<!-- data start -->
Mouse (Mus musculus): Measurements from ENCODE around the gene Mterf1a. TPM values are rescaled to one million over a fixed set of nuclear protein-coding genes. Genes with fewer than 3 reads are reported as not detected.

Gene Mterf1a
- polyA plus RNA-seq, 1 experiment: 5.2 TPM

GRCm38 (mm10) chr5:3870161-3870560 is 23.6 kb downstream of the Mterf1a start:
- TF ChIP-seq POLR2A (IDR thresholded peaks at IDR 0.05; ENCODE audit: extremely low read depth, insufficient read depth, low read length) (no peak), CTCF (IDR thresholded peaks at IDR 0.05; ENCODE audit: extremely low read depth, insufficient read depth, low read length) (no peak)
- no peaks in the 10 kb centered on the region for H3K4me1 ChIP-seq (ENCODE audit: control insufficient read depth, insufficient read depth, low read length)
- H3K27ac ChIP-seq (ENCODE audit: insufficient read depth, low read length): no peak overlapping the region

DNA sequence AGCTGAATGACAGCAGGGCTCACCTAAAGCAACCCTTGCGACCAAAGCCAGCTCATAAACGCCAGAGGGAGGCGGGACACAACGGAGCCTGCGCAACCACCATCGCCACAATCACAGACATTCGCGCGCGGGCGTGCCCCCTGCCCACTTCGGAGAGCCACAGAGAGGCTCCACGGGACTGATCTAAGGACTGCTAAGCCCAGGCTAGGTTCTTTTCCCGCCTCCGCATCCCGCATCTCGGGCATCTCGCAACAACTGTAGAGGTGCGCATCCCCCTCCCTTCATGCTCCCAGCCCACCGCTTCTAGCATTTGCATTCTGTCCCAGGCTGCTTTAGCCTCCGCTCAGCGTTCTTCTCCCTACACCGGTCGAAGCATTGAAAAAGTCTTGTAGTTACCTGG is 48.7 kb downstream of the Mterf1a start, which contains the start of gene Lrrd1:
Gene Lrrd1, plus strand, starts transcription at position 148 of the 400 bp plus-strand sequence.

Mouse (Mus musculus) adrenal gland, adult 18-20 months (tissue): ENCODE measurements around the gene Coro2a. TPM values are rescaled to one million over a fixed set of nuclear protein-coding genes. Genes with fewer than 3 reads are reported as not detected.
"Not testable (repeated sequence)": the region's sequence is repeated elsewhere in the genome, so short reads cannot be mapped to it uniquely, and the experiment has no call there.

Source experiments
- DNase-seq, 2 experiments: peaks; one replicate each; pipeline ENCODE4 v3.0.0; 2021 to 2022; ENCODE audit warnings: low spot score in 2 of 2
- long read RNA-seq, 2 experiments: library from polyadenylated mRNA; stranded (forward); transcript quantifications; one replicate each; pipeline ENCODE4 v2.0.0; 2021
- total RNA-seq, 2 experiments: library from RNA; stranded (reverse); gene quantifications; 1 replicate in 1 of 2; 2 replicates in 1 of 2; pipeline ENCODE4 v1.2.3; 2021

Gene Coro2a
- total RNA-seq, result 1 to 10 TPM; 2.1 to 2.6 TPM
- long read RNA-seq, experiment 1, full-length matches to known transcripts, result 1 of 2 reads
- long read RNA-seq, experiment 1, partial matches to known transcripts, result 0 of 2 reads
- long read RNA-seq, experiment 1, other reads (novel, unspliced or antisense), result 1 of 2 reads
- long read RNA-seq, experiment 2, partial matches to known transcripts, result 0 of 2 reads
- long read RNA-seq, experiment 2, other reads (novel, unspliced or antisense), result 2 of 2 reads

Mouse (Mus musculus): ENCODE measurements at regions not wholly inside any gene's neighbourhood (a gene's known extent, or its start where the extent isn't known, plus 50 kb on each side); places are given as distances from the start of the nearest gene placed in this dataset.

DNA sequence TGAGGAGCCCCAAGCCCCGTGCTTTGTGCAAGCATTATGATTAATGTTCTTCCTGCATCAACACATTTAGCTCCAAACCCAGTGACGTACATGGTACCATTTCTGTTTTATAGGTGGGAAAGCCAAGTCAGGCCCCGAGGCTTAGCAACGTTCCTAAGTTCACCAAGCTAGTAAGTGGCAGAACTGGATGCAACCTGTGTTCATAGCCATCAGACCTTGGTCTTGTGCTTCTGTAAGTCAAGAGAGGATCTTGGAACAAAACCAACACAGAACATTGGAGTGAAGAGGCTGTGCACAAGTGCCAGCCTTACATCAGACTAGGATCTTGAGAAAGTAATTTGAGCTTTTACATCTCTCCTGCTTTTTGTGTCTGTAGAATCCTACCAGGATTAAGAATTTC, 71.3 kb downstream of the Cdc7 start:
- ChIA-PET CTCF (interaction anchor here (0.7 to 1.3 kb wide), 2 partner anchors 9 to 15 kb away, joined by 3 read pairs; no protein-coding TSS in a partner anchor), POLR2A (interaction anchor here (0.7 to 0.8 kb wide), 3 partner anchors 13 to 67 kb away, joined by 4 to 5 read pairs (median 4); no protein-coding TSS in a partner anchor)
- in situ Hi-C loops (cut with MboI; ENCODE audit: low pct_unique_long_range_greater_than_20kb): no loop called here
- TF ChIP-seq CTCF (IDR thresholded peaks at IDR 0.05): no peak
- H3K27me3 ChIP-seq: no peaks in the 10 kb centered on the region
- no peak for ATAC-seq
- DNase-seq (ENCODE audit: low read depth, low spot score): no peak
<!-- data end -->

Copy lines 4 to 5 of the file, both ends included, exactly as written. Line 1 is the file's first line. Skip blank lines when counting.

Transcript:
GRCm38 (mm10) chr5:3870161-3870560 is 23.6 kb downstream of the Mterf1a start:
- TF ChIP-seq POLR2A (IDR thresholded peaks at IDR 0.05; ENCODE audit: extremely low read depth, insufficient read depth, low read length) (no peak), CTCF (IDR thresholded peaks at IDR 0.05; ENCODE audit: extremely low read depth, insufficient read depth, low read length) (no peak)